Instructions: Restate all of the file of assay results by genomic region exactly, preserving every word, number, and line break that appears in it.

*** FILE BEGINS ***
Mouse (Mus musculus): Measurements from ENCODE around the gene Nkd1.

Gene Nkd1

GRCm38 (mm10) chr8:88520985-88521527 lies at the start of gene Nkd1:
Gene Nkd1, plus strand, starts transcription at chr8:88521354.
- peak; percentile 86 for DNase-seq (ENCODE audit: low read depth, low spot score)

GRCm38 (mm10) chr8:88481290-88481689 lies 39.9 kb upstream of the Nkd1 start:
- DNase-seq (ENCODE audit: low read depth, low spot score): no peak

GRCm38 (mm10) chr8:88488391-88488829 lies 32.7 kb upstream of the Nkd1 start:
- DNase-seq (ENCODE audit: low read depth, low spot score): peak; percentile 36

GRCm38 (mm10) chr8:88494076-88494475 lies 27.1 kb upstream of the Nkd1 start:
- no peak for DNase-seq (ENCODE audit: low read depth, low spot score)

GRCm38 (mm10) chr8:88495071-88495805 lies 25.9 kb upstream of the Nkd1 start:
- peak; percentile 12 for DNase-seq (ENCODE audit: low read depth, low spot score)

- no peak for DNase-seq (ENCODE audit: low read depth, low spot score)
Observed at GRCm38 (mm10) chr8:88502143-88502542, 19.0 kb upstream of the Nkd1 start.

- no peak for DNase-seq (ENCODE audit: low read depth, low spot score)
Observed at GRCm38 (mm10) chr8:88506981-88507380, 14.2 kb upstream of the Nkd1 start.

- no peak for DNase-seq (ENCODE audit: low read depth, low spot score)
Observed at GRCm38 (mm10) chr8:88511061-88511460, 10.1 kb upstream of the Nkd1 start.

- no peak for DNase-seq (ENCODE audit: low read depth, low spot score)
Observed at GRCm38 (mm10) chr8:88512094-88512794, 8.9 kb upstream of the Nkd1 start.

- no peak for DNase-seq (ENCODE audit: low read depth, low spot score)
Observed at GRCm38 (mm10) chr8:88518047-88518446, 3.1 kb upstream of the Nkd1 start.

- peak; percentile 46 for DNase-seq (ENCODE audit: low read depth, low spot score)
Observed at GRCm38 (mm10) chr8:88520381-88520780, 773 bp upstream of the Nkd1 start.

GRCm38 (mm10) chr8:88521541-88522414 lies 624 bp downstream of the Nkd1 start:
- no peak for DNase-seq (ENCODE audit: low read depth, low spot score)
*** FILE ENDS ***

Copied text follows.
Mouse (Mus musculus): Measurements from ENCODE around the gene Nkd1.

Gene Nkd1

GRCm38 (mm10) chr8:88520985-88521527 lies at the start of gene Nkd1:
Gene Nkd1, plus strand, starts transcription at chr8:88521354.
- peak; percentile 86 for DNase-seq (ENCODE audit: low read depth, low spot score)

GRCm38 (mm10) chr8:88481290-88481689 lies 39.9 kb upstream of the Nkd1 start:
- DNase-seq (ENCODE audit: low read depth, low spot score): no peak

GRCm38 (mm10) chr8:88488391-88488829 lies 32.7 kb upstream of the Nkd1 start:
- DNase-seq (ENCODE audit: low read depth, low spot score): peak; percentile 36

GRCm38 (mm10) chr8:88494076-88494475 lies 27.1 kb upstream of the Nkd1 start:
- no peak for DNase-seq (ENCODE audit: low read depth, low spot score)

GRCm38 (mm10) chr8:88495071-88495805 lies 25.9 kb upstream of the Nkd1 start:
- peak; percentile 12 for DNase-seq (ENCODE audit: low read depth, low spot score)

- no peak for DNase-seq (ENCODE audit: low read depth, low spot score)
Observed at GRCm38 (mm10) chr8:88502143-88502542, 19.0 kb upstream of the Nkd1 start.

- no peak for DNase-seq (ENCODE audit: low read depth, low spot score)
Observed at GRCm38 (mm10) chr8:88506981-88507380, 14.2 kb upstream of the Nkd1 start.

- no peak for DNase-seq (ENCODE audit: low read depth, low spot score)
Observed at GRCm38 (mm10) chr8:88511061-88511460, 10.1 kb upstream of the Nkd1 start.

- no peak for DNase-seq (ENCODE audit: low read depth, low spot score)
Observed at GRCm38 (mm10) chr8:88512094-88512794, 8.9 kb upstream of the Nkd1 start.

- no peak for DNase-seq (ENCODE audit: low read depth, low spot score)
Observed at GRCm38 (mm10) chr8:88518047-88518446, 3.1 kb upstream of the Nkd1 start.

- peak; percentile 46 for DNase-seq (ENCODE audit: low read depth, low spot score)
Observed at GRCm38 (mm10) chr8:88520381-88520780, 773 bp upstream of the Nkd1 start.

GRCm38 (mm10) chr8:88521541-88522414 lies 624 bp downstream of the Nkd1 start:
- no peak for DNase-seq (ENCODE audit: low read depth, low spot score)